Gas Permeable Contact Lenses Provide Better Vision And Eye Health
Many people are shifting their vision away from soft contacts to experience the benefits of rigid gas permeable contact lenses. Although they are stiffer than the soft contacts, they are not your grandfather's hard contacts, which are not in use today. Made of silicone and fluorine, gas permeable contact lenses allow oxygen to freely penetrate and reach the eyes while resisting the build up of bacteria, helping to maintain the health of the eyes.
Not only do they help the eyes stay healthier, they are easier to put in and take out due to their harder surface. Because gas permeable contact lenses are stiffer than soft contacts they retain their shape better and provide sharper, crisper vision unlike the softer ones that can lose their appeal and reduce their effectiveness. The curvature, correction ability and size of the contacts are determined by a complete examination, but unlike soft contacts, gas permeable contact lenses will retain their shape longer, reducing the frequency of buying replacements.
Some Contacts Attract Bacteria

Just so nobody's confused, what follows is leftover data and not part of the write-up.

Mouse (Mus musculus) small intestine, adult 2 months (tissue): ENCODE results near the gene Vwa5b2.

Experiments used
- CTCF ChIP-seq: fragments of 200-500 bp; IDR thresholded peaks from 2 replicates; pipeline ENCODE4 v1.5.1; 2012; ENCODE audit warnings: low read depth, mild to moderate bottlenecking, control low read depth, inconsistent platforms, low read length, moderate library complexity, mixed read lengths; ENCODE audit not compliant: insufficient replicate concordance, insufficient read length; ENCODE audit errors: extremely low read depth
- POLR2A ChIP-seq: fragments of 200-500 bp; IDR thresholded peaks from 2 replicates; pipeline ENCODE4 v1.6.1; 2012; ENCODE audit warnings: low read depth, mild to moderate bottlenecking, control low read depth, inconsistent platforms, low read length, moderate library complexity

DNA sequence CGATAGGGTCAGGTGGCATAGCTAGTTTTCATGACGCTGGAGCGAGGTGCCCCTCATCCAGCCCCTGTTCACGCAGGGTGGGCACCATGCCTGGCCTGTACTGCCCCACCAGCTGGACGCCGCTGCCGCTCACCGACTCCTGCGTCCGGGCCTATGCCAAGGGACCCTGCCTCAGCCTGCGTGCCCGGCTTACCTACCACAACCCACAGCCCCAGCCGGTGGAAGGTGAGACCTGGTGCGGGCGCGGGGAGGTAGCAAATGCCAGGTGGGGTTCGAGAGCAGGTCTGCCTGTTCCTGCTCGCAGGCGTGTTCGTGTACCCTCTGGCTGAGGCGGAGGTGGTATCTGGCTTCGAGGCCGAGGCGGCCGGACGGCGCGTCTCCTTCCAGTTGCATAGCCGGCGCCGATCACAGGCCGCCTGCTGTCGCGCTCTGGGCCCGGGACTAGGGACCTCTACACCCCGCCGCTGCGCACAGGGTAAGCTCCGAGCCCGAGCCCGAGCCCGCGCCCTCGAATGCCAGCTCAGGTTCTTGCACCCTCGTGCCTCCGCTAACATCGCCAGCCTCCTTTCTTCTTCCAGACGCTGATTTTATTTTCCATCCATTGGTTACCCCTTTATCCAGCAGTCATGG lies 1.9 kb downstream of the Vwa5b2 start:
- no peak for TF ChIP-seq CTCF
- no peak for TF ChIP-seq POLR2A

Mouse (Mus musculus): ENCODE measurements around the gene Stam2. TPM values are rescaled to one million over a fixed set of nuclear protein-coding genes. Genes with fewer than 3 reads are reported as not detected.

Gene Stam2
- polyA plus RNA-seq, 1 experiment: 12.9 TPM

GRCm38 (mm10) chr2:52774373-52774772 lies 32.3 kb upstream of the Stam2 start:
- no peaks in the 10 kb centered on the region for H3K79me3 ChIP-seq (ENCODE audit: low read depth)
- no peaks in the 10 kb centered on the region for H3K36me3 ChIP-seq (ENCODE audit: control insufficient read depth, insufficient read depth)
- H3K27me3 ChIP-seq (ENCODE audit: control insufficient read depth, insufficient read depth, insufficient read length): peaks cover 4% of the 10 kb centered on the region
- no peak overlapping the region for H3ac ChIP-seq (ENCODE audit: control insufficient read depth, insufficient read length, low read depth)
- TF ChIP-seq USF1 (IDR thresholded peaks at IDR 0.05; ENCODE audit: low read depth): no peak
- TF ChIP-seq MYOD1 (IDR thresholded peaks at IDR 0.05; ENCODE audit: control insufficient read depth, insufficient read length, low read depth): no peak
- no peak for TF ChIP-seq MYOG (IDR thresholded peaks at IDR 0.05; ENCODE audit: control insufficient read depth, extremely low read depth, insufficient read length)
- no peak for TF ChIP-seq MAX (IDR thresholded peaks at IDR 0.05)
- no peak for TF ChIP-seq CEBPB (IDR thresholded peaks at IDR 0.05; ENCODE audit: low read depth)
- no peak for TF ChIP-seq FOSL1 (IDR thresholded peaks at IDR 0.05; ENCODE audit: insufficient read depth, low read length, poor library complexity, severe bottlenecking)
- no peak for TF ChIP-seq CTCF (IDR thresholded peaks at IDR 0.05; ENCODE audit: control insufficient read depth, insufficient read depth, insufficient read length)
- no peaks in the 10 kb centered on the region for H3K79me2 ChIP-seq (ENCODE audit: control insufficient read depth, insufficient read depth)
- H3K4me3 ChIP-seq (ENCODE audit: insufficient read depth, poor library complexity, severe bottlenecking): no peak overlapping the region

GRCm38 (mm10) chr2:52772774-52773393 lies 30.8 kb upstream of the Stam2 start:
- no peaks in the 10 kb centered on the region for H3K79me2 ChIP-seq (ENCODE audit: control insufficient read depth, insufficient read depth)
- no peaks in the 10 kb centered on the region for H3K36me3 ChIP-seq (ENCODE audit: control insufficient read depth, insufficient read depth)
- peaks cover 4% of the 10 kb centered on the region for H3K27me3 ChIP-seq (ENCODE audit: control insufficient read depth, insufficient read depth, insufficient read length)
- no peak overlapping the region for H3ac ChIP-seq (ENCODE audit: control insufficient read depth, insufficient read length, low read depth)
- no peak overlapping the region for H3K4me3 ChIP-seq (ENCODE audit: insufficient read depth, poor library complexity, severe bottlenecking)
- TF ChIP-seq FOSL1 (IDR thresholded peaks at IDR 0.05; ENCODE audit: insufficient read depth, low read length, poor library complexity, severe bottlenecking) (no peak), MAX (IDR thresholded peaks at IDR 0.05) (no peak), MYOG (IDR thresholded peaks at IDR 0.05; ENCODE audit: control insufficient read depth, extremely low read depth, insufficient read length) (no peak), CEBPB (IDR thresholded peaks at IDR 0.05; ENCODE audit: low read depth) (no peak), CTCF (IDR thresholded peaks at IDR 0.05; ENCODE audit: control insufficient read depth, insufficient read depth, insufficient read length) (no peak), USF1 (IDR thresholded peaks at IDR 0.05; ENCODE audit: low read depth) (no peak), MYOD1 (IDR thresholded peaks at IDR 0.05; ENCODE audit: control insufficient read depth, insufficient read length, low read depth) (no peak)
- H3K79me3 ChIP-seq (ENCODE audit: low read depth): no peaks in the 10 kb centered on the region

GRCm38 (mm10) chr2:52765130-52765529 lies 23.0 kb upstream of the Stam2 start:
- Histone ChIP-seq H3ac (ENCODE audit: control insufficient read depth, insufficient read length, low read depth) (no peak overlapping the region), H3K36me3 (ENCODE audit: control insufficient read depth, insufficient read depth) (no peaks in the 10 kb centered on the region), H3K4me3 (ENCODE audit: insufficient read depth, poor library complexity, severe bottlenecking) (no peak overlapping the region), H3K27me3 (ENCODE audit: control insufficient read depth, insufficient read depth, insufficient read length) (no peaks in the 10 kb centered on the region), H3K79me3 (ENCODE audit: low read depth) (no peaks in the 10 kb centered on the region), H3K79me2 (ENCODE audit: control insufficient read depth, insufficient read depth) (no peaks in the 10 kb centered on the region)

With soft contact lenses, which are about 79 percent water, seem to attract bacteria and other foreign materials, holding them close to the eyes. The benefit of the initial improved comfort may quickly be lost as wearers find they are prone to build up protein deposits and require cleaning more frequently than rigid gas permeable contact lenses. Additionally, with the penchant for deposit build up, soft contacts may become more uncomfortable over time.
Due to the ability of oxygen to pass through gas permeable contact lenses they are the most often type used for extended wear. The eye is able to breathe and their resistance to build up of protein and bacteria help maintain the overall health of the eyes. Additionally, persons with astigmatisms are better served with rigid gas permeable contact lenses,
Helps Smooth Uneven Corneas
Another advantage to rigid gas permeable contact lenses is that person suffering from corneal distortion, an irregularity or warping of the cornea, can be helped with rigid lenses and may not be able to wear soft contacts that tend to adjust to the shape of the cornea. By wearing the rigid gas permeable contact lenses the cornea can be smoothed out, providing sharper vision.
Only a qualified and licensed optometrist can prescribe any type of contacts and many eye professionals are pushing for the use of rigid gas permeable contact lenses to promote better eye health and to reduce the chances of developing eye infections due to bacteria on the contacts,